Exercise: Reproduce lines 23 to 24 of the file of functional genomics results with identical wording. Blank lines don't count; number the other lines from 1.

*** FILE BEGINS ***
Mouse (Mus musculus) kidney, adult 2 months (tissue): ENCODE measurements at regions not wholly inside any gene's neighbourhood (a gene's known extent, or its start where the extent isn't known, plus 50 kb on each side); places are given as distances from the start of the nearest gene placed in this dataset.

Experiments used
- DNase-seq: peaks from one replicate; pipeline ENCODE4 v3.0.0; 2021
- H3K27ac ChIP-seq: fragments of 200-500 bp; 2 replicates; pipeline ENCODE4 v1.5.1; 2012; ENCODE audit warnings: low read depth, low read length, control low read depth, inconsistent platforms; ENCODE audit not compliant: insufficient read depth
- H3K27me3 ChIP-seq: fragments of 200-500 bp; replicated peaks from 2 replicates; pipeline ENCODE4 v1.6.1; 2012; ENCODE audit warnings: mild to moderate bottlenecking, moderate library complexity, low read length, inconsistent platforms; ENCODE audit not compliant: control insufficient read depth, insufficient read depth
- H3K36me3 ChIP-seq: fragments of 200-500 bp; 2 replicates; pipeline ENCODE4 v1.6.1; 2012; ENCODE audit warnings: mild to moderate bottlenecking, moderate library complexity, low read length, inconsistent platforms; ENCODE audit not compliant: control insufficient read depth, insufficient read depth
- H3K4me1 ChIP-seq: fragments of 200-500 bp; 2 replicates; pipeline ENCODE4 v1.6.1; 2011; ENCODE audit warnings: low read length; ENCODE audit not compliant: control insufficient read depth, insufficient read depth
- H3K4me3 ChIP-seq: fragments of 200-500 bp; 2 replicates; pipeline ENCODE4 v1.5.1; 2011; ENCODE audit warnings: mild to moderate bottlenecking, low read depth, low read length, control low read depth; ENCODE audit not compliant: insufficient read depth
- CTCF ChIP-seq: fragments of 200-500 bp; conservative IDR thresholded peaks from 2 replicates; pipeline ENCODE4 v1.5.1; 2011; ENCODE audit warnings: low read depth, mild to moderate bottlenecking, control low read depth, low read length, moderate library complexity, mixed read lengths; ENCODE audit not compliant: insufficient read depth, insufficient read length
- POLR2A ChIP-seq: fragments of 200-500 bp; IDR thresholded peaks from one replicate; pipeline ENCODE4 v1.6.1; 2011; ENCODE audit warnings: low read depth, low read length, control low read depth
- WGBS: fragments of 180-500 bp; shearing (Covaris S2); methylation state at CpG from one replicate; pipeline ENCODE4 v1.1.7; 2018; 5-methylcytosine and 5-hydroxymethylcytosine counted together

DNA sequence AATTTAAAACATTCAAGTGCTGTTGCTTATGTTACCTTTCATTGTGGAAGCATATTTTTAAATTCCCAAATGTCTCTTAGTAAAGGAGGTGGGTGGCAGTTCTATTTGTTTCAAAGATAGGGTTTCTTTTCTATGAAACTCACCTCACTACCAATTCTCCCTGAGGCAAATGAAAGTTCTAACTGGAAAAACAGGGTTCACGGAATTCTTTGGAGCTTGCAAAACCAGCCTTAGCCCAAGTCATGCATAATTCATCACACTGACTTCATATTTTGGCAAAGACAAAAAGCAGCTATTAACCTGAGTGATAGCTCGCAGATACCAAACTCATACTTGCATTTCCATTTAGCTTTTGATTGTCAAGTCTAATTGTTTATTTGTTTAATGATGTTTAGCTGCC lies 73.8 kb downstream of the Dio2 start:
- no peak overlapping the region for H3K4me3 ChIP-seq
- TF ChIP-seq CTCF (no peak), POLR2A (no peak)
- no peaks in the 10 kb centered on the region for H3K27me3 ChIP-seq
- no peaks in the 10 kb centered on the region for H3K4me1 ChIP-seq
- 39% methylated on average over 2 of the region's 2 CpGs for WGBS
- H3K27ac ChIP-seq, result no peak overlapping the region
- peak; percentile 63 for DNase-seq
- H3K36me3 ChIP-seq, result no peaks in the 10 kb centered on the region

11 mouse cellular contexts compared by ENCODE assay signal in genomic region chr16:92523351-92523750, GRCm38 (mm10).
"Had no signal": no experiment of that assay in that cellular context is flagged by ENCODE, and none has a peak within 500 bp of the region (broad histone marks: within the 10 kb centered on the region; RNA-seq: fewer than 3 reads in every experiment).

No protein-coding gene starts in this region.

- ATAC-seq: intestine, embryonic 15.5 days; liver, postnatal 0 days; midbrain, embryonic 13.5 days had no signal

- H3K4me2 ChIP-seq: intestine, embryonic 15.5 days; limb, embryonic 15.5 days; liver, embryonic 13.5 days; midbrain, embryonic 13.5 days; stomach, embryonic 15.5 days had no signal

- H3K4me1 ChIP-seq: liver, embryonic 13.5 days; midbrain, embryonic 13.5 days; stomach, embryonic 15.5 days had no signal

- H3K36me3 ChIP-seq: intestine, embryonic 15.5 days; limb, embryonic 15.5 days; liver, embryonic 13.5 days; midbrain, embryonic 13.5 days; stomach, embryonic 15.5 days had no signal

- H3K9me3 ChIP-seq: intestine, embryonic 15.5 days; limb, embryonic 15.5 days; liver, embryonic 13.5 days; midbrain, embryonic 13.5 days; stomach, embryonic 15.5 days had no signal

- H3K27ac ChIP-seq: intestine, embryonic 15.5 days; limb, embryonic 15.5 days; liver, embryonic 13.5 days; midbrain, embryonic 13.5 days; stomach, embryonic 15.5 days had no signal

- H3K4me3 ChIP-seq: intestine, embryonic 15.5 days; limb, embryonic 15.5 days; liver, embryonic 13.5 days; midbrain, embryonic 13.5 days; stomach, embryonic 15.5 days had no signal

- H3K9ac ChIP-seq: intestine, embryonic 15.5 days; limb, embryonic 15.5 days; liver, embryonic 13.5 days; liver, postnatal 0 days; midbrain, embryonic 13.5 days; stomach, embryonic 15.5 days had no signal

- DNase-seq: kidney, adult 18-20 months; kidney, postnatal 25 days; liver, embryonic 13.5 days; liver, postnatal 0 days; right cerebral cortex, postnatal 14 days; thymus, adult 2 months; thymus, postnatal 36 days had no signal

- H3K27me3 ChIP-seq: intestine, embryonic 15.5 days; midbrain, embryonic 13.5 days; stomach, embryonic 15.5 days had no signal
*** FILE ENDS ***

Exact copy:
No protein-coding gene starts in this region.

- ATAC-seq: intestine, embryonic 15.5 days; liver, postnatal 0 days; midbrain, embryonic 13.5 days had no signal